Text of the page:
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July 24, 2017

Macron's popularity falls amid more budget cuts

Emmanuel Macron’s popularity is falling sharply. The Ifop poll for Journal du Dimanche registered a ten-point fall in just one month. Only one other president, Jacques Chirac, lost as much in the third month of his presidency. There is still a majority (54%) satisfied with the president, but his popularity is below that of Francois Hollande or Nicolas Sarkozy at the same point in time. The decline in popularity is explained by the standoff with the military, the labour reform, and the back-and-forth about tax reforms. 

Will further reforms help or worsen his popularity? The main obstacle is actually an old problem: how to compile a budget that reduces the public deficit below 3% and still delivers promised reforms. All current obstacles are budget-related, notes Nicolas Beytout in l’Opinion. The conflict with the military was about expenses, the discontent of the mayors is about revenues. And the subject of the latest controversy, the cut in personalised household benefits (APL), is about spending cuts. None of these measures have been well explained on the campaign trail. Expect the fall in popularity to continue into the autumn. 

The latest outcry is about an announced cut of the personalised household benefits by €5 per month. The left came out strongly against this measure, accusing the government of offering tax reductions for the rich while punishing poorer households. The problem with this measure is that it is a flat spending cut that also hits poor households, the magazine Marianne points out. Of the 6.5m of households who received it, about 800,000 are students. And 48% of the benefit goes to households in the lowest 10% income bracket. The spending minister defended the measure by saying the previous government voted for the same measure but did not implement it. This provoked a strong denial by members of the former Socialist government, who insisted that their measure was tailored to hit only those households with at least €30,000 income, or those paying wealth tax.

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July 24, 2017

Orbán to support Polish government against EU

Predictably, Viktor Orbán pledged Hungary's support for the Polish government against EU threats to trigger Article 7 sanctions on Poland for threatening the rule of law. As any EU sanctions require unanimity in the European Council, this forecloses any EU action going further than condemning the Polish government. This weekend, there have been street protests against the judicial reforms undertaken by the Laws and Order (PiS) government in Poland. According to Rzeczpospolita the protests numbered in the thousands on Saturday and Sunday. The paper notes that the Polish left, which failed to get into the Polish parliament at the last elections altogether (even the Social Democrats failed to gain seats in the Sejm) is organising strongly around these protests. Among the demands of the protesters is the dissolution of the Sejm for early elections. Meanwhile, Jaroslaw Kaczynski, the PiS strongman, had strong words of disapproval for Polish president Andrzej Duda, saying that he had stabbed his own party in the back by threatening to veto the judicial reform unless the requirement to appoint Supreme Court judges was raised from a simple majority to three-fifths of the Sejm.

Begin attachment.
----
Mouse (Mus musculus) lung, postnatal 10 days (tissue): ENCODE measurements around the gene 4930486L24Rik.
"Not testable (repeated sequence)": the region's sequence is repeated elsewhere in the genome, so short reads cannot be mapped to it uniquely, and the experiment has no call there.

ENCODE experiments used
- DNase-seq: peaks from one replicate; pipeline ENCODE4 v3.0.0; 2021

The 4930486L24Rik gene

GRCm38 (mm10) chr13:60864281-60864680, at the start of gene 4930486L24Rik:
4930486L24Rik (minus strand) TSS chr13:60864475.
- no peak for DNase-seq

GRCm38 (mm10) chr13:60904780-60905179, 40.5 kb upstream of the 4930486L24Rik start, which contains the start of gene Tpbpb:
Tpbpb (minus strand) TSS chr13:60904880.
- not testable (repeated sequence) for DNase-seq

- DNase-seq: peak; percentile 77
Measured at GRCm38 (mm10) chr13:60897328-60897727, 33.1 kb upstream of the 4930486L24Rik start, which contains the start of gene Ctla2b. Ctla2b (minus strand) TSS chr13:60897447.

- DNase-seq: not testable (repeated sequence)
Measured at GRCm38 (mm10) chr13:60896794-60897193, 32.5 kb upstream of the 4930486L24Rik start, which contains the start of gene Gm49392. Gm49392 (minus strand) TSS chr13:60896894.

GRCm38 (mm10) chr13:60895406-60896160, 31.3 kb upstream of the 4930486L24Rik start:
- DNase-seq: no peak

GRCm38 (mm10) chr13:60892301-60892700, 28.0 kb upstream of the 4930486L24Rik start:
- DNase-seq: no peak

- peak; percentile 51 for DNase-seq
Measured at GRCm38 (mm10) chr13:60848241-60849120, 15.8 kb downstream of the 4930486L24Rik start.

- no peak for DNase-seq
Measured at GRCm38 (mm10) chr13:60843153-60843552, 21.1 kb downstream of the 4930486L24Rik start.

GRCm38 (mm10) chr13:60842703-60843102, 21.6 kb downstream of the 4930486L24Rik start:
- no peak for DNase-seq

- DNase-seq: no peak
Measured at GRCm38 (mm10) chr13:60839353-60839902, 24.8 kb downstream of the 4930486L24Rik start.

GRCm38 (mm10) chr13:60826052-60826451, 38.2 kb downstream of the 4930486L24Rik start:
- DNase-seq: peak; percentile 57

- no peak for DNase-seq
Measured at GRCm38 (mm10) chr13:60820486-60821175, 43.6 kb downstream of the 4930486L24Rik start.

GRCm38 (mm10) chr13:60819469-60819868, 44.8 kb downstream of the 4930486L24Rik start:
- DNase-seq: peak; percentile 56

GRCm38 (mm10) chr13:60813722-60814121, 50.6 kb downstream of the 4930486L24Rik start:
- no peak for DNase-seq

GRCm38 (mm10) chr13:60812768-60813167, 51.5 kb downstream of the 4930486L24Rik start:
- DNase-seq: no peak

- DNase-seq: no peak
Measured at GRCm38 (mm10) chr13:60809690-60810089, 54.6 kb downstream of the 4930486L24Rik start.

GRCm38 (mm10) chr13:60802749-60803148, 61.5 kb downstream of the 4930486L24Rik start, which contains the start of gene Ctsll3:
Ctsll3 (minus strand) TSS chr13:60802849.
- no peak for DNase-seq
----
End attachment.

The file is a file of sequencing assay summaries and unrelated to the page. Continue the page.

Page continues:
We think Poland, and not Brussels, is the proper place to fight the PiS judicial reforms.

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July 24, 2017

No exit from Brexit

There are an extraordinary number of articles in the UK press about an exit from Brexit. The most extreme comment is from Matthew Parris, a highly respected Times commentator, who wrote in the Specator:

"...there’s a slim chance the grisly Brexit project could yet pull through, and it’s right to acknowledge this."

Parris is a very typical specimen of pro-EU commentator in the UK. His extraordinary expertise on UK politics is matched only by his complete ignorance about the EU. He believes that the UK can not only decide what shade of Brexit it wants, but also that it can unilaterally decide to revoke it. Neither is true. 

Two comments over the weekend addressed this particular issue. Wolfgang Munchau writes in his FT column this morning that the EU’s legal position is that the European Council would have to assent to a revocation of Brexit. Munchau thinks the Council will most likely attach conditions that will be unacceptable to the UK: no rebate, early agreement on the post-2020 EU budget, change in domestic legislation that requires referendums for treaty change, possibly even membership of the eurozone. Another possibility is that the European Council may insist that Brexit proceeds, followed by re-entry negotiations under Article 49. Under that second scenario, Britain would lose all opt-outs.

Niall Ferguson comes to a similar conclusion in the Sunday Times:

"I was against Brexit a year ago, but subsequently came to the conclusion that it would be better for both the EU nations and the UK to get a divorce, for they want a federal Europe and we never did. Put less politely, they are prepared to put up with German predominance and we are not."

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